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I often hear from customers, colleagues and industry experts on how the cloud can affect their security posture, and whether it is improved, or negatively impacted when applications are deployed.

The industry has now matured enough for businesses to start moving their enterprise and production workloads into the public cloud platforms. This is no doubt down to the massive investment made from the likes of Amazon and Microsoft on their compliance accreditation and technology capabilities.

So what about compliance?

Compliance accreditation is a critical component to any cloud provider... it shows the processes and platforms meet industry recognised standards. Just take a look at the level Amazon and Microsoft have. You can see all the main ones in there, including PCI-DSS, G-Cloud and ISO27001.

However, one thing people often miss out is that these are only platform level certifications, and the responsibility for data integrity and security is solely the responsibility of the customer.

People and Process

Remember that information security relies on so much more than just providing a technological capability. During your cloud adoption programme, it is critical that you adapt your target operating model to be cloud friendly.

I will write another blog in the coming weeks on some quick wins to on this. For this post however, I will cover some no brainers to help secure your tenancy.

1. Enable multi-factor authentication

You see it all the time in the news... passwords are often compromised and sold on the 'dark web'. Simply take a look at have I been pwned to see if you are have been caught.

There is another level of protection you can be apply; and that is a second challenge to prove the person logging in is who they say they are.

Options available include one time passwords (think fobs or tokens), phone calls and text messages and device level authentication. All are now available from the major cloud providers.

Amazon: https://aws.amazon.com/iam/details/mfa/

Microsoft: https://azure.microsoft.com/en-gb/services/multi-factor-authentication/

2. Configure role based access control and just-in-time administration

IT administrators can be lazy... it is often easier to give an administrative account full access to everything. These accounts are often used as the day to day accounts aswell. This cannot happen in this day and age.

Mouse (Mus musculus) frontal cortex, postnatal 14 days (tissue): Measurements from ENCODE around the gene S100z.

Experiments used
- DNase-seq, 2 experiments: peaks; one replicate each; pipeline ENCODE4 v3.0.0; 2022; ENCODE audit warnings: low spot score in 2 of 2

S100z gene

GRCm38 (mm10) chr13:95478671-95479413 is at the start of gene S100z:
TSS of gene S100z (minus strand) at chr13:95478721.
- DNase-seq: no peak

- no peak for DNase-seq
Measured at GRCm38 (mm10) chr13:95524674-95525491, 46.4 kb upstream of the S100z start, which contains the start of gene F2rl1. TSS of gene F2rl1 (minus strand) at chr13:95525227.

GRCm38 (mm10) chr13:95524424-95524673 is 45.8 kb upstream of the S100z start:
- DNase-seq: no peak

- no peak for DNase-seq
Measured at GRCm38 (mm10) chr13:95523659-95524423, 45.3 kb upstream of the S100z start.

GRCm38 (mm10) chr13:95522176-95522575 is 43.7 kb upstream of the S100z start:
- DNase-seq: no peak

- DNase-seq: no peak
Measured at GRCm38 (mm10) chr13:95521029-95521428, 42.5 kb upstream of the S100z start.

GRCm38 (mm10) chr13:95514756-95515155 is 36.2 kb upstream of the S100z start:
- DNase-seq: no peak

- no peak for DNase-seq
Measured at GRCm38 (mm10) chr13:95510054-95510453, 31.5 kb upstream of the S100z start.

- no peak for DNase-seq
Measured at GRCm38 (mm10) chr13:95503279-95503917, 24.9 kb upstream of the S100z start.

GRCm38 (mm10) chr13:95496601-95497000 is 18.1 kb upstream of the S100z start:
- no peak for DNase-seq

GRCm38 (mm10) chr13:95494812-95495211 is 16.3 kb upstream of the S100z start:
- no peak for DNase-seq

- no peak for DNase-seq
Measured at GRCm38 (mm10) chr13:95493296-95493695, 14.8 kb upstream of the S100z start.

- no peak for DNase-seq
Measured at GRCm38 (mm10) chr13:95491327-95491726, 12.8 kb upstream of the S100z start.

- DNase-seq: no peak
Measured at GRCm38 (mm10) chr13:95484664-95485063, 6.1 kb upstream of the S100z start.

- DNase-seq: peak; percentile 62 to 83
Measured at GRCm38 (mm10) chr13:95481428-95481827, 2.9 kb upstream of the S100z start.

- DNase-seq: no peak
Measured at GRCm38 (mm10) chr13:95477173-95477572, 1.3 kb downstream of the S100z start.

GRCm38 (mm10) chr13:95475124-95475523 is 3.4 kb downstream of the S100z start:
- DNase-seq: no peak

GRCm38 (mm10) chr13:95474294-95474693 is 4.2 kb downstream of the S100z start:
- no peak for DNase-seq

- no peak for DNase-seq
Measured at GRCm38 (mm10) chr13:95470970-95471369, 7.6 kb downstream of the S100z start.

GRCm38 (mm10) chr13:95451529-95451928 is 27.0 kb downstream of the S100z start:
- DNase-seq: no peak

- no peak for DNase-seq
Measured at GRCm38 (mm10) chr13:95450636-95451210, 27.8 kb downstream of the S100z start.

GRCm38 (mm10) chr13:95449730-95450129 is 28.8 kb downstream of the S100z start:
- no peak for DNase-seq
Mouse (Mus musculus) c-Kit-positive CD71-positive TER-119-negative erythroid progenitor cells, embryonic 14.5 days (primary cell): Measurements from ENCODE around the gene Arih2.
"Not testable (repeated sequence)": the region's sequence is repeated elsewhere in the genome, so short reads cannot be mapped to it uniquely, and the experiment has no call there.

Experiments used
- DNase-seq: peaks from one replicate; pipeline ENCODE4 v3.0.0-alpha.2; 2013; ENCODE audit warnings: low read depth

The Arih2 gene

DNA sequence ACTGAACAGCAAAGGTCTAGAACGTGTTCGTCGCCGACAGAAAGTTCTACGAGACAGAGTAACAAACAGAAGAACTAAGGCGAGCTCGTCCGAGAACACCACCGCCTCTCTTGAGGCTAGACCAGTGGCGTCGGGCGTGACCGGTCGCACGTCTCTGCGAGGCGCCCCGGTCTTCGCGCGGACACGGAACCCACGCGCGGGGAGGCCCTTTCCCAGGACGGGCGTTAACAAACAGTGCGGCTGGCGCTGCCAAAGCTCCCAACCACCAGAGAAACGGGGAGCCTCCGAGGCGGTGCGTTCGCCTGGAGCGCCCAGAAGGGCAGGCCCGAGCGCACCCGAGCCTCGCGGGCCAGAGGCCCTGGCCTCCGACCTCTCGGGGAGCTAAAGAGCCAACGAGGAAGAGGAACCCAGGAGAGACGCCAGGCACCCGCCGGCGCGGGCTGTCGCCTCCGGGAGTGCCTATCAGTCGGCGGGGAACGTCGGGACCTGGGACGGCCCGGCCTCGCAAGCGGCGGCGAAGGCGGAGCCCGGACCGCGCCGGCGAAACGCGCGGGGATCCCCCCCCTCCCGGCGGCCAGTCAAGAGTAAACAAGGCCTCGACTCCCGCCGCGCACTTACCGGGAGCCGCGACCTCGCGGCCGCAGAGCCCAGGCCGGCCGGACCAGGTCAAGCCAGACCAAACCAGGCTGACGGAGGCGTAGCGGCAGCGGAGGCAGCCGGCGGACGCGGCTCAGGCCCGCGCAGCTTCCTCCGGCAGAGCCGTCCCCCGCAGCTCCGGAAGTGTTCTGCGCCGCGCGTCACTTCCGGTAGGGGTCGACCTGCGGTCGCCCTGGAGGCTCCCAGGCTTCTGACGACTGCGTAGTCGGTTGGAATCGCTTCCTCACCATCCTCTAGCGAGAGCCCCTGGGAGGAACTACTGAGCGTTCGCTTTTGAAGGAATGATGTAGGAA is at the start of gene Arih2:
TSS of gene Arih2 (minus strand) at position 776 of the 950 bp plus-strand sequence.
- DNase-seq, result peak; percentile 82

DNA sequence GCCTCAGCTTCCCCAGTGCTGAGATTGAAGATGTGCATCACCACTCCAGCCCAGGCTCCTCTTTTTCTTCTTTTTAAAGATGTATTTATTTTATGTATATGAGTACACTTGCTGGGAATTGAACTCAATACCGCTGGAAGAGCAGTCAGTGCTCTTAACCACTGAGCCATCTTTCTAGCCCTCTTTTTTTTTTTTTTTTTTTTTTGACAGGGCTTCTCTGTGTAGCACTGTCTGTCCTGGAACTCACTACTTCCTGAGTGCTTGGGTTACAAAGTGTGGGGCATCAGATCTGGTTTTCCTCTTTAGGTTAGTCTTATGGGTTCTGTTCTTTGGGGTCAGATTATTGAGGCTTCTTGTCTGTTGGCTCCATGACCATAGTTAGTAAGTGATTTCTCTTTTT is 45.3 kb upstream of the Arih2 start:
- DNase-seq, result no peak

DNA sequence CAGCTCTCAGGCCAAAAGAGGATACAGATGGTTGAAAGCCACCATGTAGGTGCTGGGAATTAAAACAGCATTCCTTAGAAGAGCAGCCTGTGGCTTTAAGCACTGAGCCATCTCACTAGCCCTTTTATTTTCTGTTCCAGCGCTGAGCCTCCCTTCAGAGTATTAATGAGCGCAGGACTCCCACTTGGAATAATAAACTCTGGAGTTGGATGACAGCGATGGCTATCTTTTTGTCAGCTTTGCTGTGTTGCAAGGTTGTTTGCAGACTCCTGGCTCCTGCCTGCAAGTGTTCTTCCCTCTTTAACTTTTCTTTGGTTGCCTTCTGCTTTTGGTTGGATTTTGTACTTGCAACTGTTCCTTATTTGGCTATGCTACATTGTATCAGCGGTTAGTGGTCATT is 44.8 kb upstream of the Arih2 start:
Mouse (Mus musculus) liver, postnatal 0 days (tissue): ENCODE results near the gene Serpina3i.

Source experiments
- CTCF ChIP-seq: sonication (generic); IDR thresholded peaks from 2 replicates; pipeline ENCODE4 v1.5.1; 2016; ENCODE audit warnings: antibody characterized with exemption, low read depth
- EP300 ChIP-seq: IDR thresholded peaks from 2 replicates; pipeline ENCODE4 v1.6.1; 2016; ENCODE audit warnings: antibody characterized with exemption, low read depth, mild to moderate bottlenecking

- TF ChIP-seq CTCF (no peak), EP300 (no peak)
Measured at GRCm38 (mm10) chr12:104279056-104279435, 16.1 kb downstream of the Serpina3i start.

Therefore, it is critical to provide dedicated administrative accounts that have the minimum access required to complete their role. This is following the principle of least privilege. Take a look at using the inbuilt roles, or where needed create custom roles to limit a users access to their job description.

To improve on this RBAC, invest in a privileged access management capability to ensure accounts are protected, access is only granted when needed and most of all, it is logged.

3. Encrypt your data

We have all seen the news, where data has been stolen and corporate secrets. This might be down to a compromised account or an employee who left on negative terms. How can you protect against this?

Simple, encryption. Each cloud provider provides an encryption solution, that can do both data at rest and the data disks that are attached to your VMs. Add an extra layer of security by enabling a key management solution such as Microsoft Key Vault or Amazons KMS to ensure your administrators do not see the keys.

4. Automate, automate and automate some more

My final point for todays blog is around the benefits of automation on your security posture. Not only are you saving time on deployment, you are removing the risk of errors and ensuring security controls are compliant and deployed every time.

Using tools like PowerShell DSC, Azure resource manager and amazon cloud formations, you can ensure your applications are deployed the same, every time. Once you integrate these scripts into a version control system like git, and integrate with workflows and CI, you can validate what is being deployed and whether anything has changed.

Until next time

This was a very quick starter for 10, and I hope it has helped in some of your initial design patterns. I will be writing a full series on designing your security patterns for the cloud in the coming weeks... so watch this space. 

About the author

Paul Sanders is the CEO & Founder of Yobah. He has spent over 10 years working with businesses on transforming their IT Function into internal service providers. With a passion for architect and strategy design, his skills focus on driving efficiencies by designing processes that are logical. 

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